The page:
Welcome to American Freedom Corp. where we “Celebrate the origins of freedom and equality in the Great Tree/Law of Peace, the Declaration of Independence, the American Constitution and the Bill of Rights”!

This is absolutely, unequivocally historical fact.

When the Founding Fathers looked for examples of effective government and human liberty upon which to model a Constitution to unite the thirteen colonies, they found it in the Great Law/Tree of Peace of the Iroquois Native American Indian Nations.

In the 18th Century, the Iroquois Confederation under the Great Law of Peace was the oldest, most highly evolved example of a participatory, self-representative, government up to that time.

The Great Law of Peace was a 1000 year old vehicle for creating harmony, unity and respect among human beings. Its recognition of individual liberty and justice surpassed that of any in recorded history.​

The Great Law/Tree of Peace
Iroquois leaders at Independence Hall
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The central idea underlying Iroquois political philosophy is that peace is the will of the Creator, and the ultimate spiritual goal and natural order among humans.

Ideas learned from The Great Law of Peace :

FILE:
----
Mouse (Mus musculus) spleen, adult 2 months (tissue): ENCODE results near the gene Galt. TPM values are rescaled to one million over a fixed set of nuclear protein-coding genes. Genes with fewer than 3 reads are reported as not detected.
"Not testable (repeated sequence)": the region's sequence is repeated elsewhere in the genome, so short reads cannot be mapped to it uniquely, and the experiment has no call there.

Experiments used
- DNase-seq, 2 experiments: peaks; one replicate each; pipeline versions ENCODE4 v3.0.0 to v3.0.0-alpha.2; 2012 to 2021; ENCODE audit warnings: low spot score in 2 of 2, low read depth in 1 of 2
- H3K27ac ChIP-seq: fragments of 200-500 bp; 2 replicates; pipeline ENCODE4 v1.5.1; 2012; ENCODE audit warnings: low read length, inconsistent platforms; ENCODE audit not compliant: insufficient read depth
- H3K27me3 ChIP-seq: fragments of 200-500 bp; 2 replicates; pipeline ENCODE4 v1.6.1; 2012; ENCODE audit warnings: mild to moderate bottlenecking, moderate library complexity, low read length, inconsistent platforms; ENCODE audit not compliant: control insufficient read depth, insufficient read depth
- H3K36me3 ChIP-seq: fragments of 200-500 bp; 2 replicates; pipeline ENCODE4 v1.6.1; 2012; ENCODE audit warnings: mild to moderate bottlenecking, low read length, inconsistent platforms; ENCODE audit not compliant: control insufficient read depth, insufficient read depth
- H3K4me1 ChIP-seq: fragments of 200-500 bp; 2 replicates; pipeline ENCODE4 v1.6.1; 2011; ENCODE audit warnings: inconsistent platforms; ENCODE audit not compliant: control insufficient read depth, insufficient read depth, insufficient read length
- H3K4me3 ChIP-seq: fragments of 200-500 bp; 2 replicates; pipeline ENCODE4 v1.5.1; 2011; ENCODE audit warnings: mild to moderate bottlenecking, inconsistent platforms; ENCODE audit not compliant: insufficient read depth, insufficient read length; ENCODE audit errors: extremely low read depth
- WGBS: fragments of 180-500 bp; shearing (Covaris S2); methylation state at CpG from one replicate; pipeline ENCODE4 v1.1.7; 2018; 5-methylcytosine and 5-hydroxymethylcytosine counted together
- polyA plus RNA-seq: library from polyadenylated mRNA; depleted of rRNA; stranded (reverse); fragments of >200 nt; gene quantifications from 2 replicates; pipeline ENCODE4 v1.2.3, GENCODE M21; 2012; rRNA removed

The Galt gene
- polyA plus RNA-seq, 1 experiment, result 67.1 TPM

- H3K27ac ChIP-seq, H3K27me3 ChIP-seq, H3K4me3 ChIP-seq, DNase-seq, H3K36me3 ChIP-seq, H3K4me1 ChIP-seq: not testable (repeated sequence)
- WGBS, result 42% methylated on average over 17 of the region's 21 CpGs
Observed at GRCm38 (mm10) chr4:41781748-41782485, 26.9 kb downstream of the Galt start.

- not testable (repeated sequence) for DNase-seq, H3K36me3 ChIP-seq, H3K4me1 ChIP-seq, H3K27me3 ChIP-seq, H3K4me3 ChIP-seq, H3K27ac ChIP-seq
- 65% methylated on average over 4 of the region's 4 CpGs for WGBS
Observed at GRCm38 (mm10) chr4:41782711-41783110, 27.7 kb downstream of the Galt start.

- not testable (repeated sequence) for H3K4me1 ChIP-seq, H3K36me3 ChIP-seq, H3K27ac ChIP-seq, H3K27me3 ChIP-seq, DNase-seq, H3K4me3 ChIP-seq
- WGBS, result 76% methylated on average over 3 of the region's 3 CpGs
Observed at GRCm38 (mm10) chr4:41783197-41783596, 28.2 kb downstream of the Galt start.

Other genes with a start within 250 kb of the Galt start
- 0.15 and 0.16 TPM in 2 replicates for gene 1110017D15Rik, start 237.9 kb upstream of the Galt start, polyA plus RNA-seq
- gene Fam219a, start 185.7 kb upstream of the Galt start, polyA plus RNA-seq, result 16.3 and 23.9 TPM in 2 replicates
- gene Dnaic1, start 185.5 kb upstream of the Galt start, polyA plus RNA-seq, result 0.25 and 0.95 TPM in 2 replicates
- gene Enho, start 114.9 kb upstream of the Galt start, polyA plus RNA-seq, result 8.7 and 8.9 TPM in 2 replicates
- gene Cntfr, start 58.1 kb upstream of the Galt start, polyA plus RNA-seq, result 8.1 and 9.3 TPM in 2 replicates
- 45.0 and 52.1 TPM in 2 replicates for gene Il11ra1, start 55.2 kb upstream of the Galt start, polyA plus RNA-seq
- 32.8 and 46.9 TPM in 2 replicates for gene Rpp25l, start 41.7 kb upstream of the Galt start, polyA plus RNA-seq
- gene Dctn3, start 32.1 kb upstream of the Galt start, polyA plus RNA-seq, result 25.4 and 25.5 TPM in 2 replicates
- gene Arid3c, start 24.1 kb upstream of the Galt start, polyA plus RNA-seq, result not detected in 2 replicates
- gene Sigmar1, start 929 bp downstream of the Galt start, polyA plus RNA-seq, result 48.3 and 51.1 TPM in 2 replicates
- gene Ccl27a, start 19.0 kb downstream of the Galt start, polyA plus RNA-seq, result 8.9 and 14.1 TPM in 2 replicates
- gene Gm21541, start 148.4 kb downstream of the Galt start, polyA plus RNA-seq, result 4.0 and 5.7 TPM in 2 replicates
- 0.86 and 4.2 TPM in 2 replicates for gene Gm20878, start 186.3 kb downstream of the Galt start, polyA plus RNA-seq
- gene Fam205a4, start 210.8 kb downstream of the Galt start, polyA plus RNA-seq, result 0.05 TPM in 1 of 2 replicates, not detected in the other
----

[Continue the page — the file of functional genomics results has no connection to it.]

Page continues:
“We the People” comes from an ancient Native American phrases describing freedom of speech and equality among the people.

Freedom of speech,

Freedom of religion,

Separation of powers, “Three branches of government: Two houses and a Grand counsel”.

Checks and balances within government.

A government “of the people, by the people and for the people”

In 1987, the United States Senate acknowledged that the Great Law of Peace of the Iroquois Nations served as a model for the Constitution of the United States.  (U.S. S. Con. Res. 76, 2 Dec. 1987). https://www.congress.gov/bill/100th-congress/senate-concurrent-resolution/76

constitution, 4th of july, july 4th

Link to Senate-concurrent-resolution/76: https://www.congress.gov/bill/100th-congress/senate-concurrent-resolution/76

Iroquois Great Law of Peace

“If ye love wealth better than liberty, the tranquility of servitude better than the animating contest of freedom, go home from us in peace. We ask not your counsels or your arms. Crouch down and lick the hands which feed you. May your chains set lightly upon you, and may posterity forget that you were our countrymen.” ~ Samuel Adams